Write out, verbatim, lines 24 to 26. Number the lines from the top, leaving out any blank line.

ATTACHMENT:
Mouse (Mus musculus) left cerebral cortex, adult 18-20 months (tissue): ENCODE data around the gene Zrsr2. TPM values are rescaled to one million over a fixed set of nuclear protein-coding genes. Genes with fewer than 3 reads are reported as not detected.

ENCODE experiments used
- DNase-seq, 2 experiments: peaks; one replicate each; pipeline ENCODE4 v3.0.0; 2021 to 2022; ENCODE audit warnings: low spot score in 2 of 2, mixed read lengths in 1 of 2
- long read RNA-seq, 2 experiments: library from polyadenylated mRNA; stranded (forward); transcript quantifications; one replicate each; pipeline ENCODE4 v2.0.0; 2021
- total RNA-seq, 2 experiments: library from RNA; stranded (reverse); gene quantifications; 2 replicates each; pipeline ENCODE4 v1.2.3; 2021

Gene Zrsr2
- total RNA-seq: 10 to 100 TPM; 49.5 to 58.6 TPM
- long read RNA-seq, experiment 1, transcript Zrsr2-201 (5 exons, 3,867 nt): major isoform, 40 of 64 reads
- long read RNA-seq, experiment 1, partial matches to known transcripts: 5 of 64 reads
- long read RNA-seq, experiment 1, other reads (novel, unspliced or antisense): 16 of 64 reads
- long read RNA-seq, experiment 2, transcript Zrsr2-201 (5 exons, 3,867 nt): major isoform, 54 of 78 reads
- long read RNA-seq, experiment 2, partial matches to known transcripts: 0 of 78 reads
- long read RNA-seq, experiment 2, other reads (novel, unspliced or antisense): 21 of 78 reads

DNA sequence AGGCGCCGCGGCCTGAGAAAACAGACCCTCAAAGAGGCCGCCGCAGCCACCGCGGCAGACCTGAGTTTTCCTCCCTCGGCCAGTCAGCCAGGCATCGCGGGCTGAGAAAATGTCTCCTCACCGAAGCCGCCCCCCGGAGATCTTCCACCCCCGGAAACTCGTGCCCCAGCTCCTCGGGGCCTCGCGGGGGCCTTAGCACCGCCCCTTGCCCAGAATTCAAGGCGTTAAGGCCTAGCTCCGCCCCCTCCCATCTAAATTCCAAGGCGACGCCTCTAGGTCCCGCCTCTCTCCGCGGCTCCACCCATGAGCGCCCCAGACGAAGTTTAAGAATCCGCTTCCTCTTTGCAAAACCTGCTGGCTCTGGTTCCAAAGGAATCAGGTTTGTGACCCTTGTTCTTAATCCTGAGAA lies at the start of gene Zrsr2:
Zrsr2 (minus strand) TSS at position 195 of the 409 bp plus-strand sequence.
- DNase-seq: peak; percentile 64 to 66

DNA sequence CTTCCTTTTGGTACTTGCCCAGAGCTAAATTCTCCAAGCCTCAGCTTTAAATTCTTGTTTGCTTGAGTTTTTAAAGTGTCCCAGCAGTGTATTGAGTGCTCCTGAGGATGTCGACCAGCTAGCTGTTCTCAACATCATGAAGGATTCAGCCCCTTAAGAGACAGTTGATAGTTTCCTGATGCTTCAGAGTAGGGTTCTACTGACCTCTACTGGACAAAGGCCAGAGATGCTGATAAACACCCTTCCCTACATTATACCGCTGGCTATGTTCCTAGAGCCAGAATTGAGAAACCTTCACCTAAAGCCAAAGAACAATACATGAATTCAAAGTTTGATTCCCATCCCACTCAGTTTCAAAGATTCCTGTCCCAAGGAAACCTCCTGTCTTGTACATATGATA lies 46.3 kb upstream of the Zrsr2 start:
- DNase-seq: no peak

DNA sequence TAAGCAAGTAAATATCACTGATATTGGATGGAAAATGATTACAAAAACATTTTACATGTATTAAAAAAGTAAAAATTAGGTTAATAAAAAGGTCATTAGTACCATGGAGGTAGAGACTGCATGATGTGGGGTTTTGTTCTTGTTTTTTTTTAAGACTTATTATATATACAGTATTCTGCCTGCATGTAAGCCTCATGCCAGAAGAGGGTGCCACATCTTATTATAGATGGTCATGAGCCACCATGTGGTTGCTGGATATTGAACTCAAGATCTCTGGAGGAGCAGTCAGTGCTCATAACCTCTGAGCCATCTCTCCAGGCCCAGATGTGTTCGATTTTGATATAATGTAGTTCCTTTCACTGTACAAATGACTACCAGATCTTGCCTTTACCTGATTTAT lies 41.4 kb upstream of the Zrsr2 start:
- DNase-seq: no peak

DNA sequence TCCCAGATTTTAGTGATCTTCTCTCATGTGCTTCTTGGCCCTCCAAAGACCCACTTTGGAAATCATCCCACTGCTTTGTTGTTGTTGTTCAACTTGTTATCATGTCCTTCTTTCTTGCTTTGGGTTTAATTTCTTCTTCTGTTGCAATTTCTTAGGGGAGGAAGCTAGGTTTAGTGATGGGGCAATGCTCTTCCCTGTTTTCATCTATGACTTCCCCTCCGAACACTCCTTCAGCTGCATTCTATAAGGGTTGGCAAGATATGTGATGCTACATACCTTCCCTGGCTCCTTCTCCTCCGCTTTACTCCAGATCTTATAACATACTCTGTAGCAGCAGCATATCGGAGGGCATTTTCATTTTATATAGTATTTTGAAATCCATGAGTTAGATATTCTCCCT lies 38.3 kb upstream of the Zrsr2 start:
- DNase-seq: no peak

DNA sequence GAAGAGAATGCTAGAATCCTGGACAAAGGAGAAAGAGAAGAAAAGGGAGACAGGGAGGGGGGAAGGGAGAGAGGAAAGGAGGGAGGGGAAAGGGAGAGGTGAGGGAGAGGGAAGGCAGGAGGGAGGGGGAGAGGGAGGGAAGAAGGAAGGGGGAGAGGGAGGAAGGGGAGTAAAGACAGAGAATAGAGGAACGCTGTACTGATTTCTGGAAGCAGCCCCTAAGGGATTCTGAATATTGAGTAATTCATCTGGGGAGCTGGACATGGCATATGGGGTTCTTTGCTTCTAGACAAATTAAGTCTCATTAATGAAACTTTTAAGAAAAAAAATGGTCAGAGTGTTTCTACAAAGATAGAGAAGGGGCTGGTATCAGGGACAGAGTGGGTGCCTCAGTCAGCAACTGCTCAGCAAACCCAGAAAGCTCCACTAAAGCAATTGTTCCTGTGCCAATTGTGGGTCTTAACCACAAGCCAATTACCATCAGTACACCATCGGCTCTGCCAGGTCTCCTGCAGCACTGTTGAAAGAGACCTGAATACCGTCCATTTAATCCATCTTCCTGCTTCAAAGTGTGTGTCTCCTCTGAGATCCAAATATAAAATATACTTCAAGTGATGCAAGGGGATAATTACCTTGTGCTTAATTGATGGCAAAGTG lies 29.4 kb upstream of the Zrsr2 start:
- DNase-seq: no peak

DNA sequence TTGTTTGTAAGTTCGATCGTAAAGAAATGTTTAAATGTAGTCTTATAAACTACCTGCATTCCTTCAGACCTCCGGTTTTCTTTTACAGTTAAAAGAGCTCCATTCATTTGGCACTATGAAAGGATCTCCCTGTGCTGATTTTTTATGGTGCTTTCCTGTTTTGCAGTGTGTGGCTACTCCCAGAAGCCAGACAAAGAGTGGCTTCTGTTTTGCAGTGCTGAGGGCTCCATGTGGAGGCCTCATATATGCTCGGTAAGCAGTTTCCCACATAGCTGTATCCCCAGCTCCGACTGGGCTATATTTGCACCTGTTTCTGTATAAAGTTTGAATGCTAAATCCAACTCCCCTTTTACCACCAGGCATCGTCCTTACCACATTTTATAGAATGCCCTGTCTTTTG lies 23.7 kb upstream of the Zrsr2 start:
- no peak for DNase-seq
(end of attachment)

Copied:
- DNase-seq: no peak

DNA sequence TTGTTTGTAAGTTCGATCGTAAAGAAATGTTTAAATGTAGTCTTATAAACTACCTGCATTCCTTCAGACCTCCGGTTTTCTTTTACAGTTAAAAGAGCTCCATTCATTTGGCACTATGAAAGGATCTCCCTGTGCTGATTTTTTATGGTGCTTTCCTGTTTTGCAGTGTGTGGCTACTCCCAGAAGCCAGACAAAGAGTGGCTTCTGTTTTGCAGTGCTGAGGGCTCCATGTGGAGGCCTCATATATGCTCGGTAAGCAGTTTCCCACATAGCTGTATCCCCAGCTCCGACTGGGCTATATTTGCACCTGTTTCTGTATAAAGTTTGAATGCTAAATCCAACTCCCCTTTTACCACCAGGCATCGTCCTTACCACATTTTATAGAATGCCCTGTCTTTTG lies 23.7 kb upstream of the Zrsr2 start:
- no peak for DNase-seq